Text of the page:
Vote By Mail: What is Grover Norquist Really Afraid Of?

On Thursday, July 6th, anti-tax activist Grover Norquist, who once infamously said that he's like to shrink the U.S. Government to a size that would allow it to be "drowned in a bathtub," addressed an audience of progressive journalists at a breakfast sponsored by The American Prospect Magazine. 

Norquist on Vote By Mail:

"The big question mark for the Republicans is voter fraud. When you have more mail-in ballots you have more opportunity for voter fraud. When you have voter ID, you have less. And there are different trends there: an opening up of same-day registration and vote by mail, which gives you more opportunity for voter fraud, and picture ID and some of the other changes which give you less opportunity for voter fraud. We see voter fraud as a growing part of the Democratic Party's militia."

Norquist's statement is both disingenuous and revealing.

First, Norquist posits Vote By Mail as a "Democratic" rather than a "Republican" issue. In truth however, Vote By Mail is now, and has historically been supported by both Democrats and Republicans. In Washington State, Vote By Mail was first introduced by Ralph Munro, a Republican Secretary of State who held that office for twenty-five years, and who remains a staunch supporter. Mr. Munro was followed by Washington's current Secretary of State, Republican Sam Reed, who has fought to move the state even further along the path towards all-Vote By Mail elections.

In Oregon, Vote By Mail was first introduced - and championed - by Republican Secretary of State Norma Paulus, who also remains a fierce advocate. The two men who followed her into that office, Phil Keisling and Bill Bradbury - both Democrats - are strong Vote By Mail advocates as well.

In Arizona, a 2006 ballot initiative that will give voters the option of moving that state to all-Vote By Mail elections was launched - and has been primarily funded by - Rick L. Murphy, a Republican former state legislator. The initiative, which looks very likely to make the November ballot, has been endorsed by the broadest possible range of supporters, from former Congressman Barry Goldwater Jr. to Rev. Oscar Tillman, President of the Maricopa County NAACP.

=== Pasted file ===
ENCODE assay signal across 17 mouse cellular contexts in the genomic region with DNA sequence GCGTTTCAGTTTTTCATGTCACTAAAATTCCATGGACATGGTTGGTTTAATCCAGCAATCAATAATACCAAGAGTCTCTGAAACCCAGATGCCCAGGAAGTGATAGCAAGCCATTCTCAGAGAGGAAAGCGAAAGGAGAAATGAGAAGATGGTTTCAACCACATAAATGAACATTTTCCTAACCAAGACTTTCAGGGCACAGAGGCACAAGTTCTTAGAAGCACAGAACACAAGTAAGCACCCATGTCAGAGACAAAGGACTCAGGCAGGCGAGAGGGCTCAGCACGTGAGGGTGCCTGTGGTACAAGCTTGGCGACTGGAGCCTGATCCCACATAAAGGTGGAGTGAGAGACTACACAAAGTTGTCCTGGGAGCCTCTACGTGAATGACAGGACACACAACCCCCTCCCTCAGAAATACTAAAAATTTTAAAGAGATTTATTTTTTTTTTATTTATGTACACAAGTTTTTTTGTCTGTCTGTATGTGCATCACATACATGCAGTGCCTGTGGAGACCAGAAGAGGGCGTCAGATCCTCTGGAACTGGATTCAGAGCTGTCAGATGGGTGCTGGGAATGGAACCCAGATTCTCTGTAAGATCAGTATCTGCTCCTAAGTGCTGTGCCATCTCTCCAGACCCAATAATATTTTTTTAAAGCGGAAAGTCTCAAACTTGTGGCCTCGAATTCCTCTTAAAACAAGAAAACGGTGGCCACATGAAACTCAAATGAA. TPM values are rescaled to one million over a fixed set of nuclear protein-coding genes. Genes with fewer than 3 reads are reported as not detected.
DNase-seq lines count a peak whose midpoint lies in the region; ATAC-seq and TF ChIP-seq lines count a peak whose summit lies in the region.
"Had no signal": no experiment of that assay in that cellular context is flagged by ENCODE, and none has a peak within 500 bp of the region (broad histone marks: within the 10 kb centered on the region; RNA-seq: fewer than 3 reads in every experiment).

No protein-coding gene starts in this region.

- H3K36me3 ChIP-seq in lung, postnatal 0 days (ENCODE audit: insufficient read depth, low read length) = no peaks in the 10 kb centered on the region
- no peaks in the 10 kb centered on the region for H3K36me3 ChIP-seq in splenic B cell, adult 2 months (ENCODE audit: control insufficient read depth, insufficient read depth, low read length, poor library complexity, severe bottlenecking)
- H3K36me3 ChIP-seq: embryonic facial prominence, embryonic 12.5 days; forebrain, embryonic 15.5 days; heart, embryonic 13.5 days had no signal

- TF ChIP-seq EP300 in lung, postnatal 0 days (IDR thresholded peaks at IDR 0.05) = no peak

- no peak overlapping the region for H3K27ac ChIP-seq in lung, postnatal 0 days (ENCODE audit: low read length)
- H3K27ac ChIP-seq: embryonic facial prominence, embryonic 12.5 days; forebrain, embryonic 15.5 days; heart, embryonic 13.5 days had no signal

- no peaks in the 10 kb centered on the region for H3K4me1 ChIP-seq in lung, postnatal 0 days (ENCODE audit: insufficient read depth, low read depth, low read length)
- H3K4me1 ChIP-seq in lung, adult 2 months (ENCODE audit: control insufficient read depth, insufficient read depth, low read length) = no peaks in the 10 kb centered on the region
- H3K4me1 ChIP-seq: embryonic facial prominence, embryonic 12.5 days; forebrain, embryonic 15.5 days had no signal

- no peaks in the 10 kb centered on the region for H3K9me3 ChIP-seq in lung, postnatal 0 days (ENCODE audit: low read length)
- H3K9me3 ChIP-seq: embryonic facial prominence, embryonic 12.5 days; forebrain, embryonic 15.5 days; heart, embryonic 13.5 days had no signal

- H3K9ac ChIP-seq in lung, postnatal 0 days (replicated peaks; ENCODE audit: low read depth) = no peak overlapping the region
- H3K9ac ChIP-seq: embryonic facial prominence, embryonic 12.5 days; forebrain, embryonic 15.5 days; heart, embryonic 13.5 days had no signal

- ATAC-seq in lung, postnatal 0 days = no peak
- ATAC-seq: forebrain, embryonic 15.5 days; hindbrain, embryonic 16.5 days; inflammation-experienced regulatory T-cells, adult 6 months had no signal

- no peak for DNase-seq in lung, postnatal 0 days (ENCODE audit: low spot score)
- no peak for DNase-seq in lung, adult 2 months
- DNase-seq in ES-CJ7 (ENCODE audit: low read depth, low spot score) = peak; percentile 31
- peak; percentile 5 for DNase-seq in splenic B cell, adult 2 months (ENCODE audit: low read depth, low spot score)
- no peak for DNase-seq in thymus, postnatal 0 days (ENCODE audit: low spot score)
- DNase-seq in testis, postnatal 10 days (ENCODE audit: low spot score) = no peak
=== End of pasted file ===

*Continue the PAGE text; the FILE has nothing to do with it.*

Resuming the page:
Far from being leery of "fraud" under permissive absentee registration regimes, the Republican party has spent tens of millions of dollars over the years to register their supporters as absentee voters in states where they are allowed to do so. It strains credulity to imagine that these efforts are designed to accommodate malfeasance by Republican voters. It is more likely that the GOP has made these investments because they know that voters who receive their ballots in the mail are easier to motivate, and are more likely to vote consistently than voters who must show up at the polls on election day.

It is important to note, too, that Norquist contrasts Vote By Mail with pernicious voter ID requirements, which he supports, and which have the effect of discouraging and disenfranchising large numbers of otherwise eligible - mostly poor - voters.

There is no evidence that well-administered elections featuring large numbers of absentee voters are prone to fraud. In fact, the ability to verify every voter signature, as happens in Oregon, with re-countable paper ballots make Vote By Mail elections both transparent and secure.

Voters who are given the chance to receive and fill out their ballots at home overwhelmingly prefer it to the polling place. A 2003 study conducted by Priscilla Southwell (University of Oregon) found that five years after the switch to all-Vote By Mail elections, more than 80% of Oregon's voters did in fact prefer it to polling place elections, and more than 95% reported that they voted as often or more often under Vote By Mail.

In California, which four years ago went to voter-choice permanent absentee registration, it is likely that 50% of ballots cast in 2006 will be of the mail-in variety. And earlier this year, California's county clerks called for statewide Vote By Mail elections due to questions about the reliability of the state's touch-screen voting machines.

The issue seems to be that there are interests afoot in the country - independent of party - that have an interest in keeping voter participation as low as possible. Perhaps what Grover Norquist truly fears - given the radical nature of his views on government - is the voice, and the vote, of the broadest possible segment of the American electorate.